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Frederick H. Dyer, Compendium of the War of the Rebellion: Regimental Histories 945 945 Browse Search
Official Records of the Union and Confederate Armies, Chapter XXII: Operations in Kentucky, Tennessee, North Mississippi, North Alabama, and Southwest Virginia. March 4-June 10, 1862. (ed. Lieut. Col. Robert N. Scott) 29 29 Browse Search
The Atlanta (Georgia) Campaign: May 1 - September 8, 1864., Part I: General Report. (ed. Maj. George B. Davis, Mr. Leslie J. Perry, Mr. Joseph W. Kirkley) 24 24 Browse Search
Waitt, Ernest Linden, History of the Nineteenth regiment, Massachusetts volunteer infantry , 1861-1865 13 13 Browse Search
Emilio, Luis F., History of the Fifty-Fourth Regiment of Massachusetts Volunteer Infantry , 1863-1865 12 12 Browse Search
Edward L. Pierce, Memoir and letters of Charles Sumner: volume 3 12 12 Browse Search
Rebellion Record: a Diary of American Events, Diary from December 17, 1860 - April 30, 1864 (ed. Frank Moore) 10 10 Browse Search
Col. O. M. Roberts, Confederate Military History, a library of Confederate States Military History: Volume 12.1, Alabama (ed. Clement Anselm Evans) 9 9 Browse Search
Rebellion Record: a Diary of American Events: Documents and Narratives, Volume 1. (ed. Frank Moore) 9 9 Browse Search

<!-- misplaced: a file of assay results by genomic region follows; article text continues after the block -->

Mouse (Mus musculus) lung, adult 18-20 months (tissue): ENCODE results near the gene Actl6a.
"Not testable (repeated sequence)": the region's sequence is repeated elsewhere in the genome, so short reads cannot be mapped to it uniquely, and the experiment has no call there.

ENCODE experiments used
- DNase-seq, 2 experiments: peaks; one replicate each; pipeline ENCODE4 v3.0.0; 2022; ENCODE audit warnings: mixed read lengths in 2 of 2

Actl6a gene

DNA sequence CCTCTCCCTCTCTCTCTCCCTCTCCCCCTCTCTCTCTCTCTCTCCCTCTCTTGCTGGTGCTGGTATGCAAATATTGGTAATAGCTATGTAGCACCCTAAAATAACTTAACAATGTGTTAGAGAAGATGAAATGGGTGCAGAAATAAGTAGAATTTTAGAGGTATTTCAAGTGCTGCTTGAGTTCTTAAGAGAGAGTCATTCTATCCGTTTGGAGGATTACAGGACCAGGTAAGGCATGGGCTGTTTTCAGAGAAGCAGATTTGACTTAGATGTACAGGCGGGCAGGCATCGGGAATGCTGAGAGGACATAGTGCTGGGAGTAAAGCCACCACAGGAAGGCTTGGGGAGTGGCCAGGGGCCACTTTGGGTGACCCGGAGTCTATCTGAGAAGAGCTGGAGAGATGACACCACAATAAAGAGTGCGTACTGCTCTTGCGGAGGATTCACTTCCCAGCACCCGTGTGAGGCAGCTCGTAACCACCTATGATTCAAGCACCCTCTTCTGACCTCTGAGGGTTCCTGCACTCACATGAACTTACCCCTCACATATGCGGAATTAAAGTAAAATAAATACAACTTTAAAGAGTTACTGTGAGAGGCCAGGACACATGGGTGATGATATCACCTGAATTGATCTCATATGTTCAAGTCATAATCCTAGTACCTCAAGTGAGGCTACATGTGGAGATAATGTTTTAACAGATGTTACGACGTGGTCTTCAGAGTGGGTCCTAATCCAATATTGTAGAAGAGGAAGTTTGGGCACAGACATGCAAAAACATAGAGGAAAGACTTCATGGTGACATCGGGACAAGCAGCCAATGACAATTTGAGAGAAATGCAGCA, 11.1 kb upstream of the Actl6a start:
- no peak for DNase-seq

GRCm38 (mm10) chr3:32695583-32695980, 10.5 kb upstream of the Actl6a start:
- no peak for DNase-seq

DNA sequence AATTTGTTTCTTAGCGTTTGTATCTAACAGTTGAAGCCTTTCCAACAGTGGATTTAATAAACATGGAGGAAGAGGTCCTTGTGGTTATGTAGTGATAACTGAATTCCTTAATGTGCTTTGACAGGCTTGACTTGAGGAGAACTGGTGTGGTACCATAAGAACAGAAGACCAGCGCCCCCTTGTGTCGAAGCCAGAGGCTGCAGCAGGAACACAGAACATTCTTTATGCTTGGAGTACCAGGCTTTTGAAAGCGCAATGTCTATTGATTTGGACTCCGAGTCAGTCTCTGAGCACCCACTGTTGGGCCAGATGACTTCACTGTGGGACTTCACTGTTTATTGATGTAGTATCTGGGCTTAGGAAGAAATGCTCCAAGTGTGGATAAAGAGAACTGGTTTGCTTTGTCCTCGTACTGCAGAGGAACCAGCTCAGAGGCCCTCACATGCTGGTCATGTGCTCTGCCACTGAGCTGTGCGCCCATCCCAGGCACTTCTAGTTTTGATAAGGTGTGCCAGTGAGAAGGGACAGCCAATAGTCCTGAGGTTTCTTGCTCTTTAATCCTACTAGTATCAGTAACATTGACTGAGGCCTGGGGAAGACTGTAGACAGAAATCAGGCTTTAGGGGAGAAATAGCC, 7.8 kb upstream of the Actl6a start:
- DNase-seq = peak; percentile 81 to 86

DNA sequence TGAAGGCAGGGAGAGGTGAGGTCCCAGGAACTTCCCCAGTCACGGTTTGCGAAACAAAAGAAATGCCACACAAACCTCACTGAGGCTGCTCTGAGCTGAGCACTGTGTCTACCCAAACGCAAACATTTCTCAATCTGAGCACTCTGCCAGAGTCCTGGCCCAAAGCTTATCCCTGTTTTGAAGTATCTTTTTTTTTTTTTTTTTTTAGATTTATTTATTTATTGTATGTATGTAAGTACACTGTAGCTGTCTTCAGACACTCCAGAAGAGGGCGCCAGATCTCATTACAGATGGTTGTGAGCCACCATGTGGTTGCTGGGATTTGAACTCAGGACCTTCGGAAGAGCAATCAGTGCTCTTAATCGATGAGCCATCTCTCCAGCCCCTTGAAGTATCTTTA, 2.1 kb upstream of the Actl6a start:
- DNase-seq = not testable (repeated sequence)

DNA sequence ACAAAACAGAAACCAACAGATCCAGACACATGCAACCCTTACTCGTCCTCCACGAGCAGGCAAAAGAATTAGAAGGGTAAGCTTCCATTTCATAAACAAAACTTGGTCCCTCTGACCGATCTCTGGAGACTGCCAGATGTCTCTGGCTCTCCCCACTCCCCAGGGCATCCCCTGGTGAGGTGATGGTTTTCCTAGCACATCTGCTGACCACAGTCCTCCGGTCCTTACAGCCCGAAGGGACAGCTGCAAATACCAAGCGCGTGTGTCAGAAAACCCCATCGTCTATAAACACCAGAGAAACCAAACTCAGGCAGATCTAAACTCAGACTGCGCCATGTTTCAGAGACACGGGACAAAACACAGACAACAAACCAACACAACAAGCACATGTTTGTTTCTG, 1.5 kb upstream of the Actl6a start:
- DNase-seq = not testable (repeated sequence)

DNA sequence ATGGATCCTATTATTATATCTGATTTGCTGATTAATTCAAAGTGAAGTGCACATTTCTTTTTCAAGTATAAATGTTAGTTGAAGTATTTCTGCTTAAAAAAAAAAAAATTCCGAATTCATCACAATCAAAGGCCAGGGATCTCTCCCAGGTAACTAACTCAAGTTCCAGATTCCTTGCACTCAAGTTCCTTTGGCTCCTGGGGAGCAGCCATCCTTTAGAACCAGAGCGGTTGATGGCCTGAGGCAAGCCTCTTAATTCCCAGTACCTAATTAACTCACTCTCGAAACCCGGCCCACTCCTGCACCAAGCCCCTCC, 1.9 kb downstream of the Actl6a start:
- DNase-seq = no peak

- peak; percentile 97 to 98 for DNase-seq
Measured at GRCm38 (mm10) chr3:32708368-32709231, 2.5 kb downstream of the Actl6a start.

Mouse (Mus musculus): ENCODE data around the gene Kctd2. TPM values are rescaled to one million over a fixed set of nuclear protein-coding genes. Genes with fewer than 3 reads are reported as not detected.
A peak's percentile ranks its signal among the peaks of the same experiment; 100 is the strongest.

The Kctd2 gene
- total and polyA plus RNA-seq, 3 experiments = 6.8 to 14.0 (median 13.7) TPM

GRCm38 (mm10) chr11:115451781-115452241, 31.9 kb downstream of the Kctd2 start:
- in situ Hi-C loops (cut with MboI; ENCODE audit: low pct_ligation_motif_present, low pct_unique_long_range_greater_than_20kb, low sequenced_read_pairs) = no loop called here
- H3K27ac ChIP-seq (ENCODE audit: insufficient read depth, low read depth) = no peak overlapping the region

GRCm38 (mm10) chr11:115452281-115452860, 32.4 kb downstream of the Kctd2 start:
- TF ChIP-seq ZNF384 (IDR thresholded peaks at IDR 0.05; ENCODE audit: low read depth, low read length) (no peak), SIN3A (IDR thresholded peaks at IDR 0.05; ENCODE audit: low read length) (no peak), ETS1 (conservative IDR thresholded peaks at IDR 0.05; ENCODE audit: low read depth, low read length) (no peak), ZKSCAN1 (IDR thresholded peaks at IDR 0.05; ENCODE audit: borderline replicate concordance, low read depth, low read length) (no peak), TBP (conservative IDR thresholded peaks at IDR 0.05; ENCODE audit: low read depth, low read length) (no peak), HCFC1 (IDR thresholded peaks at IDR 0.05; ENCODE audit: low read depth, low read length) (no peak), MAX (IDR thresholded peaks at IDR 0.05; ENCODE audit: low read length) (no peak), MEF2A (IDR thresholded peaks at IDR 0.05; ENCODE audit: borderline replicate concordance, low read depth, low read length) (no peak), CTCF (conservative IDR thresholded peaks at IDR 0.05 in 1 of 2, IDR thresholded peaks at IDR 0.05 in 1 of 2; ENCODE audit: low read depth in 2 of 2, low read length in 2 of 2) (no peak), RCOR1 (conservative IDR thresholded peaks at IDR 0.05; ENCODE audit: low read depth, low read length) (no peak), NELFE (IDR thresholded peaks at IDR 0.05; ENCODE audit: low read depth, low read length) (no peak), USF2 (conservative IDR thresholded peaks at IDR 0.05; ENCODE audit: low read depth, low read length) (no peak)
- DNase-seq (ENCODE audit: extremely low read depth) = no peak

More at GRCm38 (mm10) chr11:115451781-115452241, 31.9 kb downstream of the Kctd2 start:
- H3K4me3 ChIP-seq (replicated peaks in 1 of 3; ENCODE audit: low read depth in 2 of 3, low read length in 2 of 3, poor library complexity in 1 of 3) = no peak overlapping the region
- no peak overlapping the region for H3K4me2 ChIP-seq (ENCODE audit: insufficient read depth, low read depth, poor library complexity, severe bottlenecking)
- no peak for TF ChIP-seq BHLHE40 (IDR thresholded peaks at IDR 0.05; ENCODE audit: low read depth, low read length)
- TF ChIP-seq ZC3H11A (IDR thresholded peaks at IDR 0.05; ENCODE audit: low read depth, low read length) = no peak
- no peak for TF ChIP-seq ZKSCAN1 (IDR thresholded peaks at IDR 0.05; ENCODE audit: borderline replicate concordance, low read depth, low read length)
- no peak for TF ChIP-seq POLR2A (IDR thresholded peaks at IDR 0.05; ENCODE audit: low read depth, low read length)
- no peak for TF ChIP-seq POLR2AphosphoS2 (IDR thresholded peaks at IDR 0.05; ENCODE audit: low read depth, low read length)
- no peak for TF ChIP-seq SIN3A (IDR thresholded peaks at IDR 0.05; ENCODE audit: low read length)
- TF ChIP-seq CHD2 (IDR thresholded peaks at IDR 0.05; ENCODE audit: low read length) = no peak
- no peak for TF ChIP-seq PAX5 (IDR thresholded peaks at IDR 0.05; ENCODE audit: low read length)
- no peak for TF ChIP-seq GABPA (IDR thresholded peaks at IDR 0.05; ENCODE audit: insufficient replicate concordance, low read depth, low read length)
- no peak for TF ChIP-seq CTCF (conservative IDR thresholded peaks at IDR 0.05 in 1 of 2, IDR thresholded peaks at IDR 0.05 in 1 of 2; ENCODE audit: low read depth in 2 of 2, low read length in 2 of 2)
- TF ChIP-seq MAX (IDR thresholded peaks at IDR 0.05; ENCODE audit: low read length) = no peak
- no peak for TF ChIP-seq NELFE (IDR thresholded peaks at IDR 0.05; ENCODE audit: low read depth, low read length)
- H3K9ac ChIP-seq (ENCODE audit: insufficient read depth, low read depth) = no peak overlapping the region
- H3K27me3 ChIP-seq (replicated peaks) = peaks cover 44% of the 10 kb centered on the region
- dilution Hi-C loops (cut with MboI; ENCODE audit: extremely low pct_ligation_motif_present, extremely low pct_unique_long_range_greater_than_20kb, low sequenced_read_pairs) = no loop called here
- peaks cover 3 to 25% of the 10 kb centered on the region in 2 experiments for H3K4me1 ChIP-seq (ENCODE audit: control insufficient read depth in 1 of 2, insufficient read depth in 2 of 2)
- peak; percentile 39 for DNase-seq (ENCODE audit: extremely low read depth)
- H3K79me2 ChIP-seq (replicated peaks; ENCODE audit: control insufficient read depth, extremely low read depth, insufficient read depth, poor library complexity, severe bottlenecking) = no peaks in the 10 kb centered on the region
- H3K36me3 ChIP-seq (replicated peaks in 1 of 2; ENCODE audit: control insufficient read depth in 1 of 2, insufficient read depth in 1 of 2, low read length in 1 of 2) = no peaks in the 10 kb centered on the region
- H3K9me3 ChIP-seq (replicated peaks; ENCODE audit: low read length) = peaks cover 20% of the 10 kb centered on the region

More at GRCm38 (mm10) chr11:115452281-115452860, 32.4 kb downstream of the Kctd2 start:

Harper's Encyclopedia of United States History (ed. Benson Lossing) 9 9 Browse Search
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Browsing named entities in Thomas Wentworth Higginson, Massachusetts in the Army and Navy during the war of 1861-1865, vol. 1: prelminary narrative. You can also browse the collection for May 28th or search for May 28th in all documents.

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ight miles over the prairies, with a motley band of five thousand negroes, two thousand horses and fifteen hundred beeves for a cumbrous accompaniment. With the possible exception of the herd that set out to follow Sherman's march through Georgia, this was perhaps the most curious column ever put into motion since that which defiled after Noah into the ark. Irwin, p. 156. It sustained some slight attacks only, and in its last thirty-one hours marched forty-eight miles, reaching Brashear May 28. On May 21, 1863, an encounter took place, with some loss, at Plains Store, La., in which a brisk artillery fire was interchanged, followed by a charge from the Confederates, of which the 48th Mass. (Col. E. F. Stone) bore the brunt, being sustained by the 49th Mass. (Col. W. F. Bartlett). The loss was not, however, large. In both the two assaults on Port Hudson (May 27 and June 14, 1863) the regiment suffering most severely was the 38th (Colonel Ingraham), the loss beginning with Lieu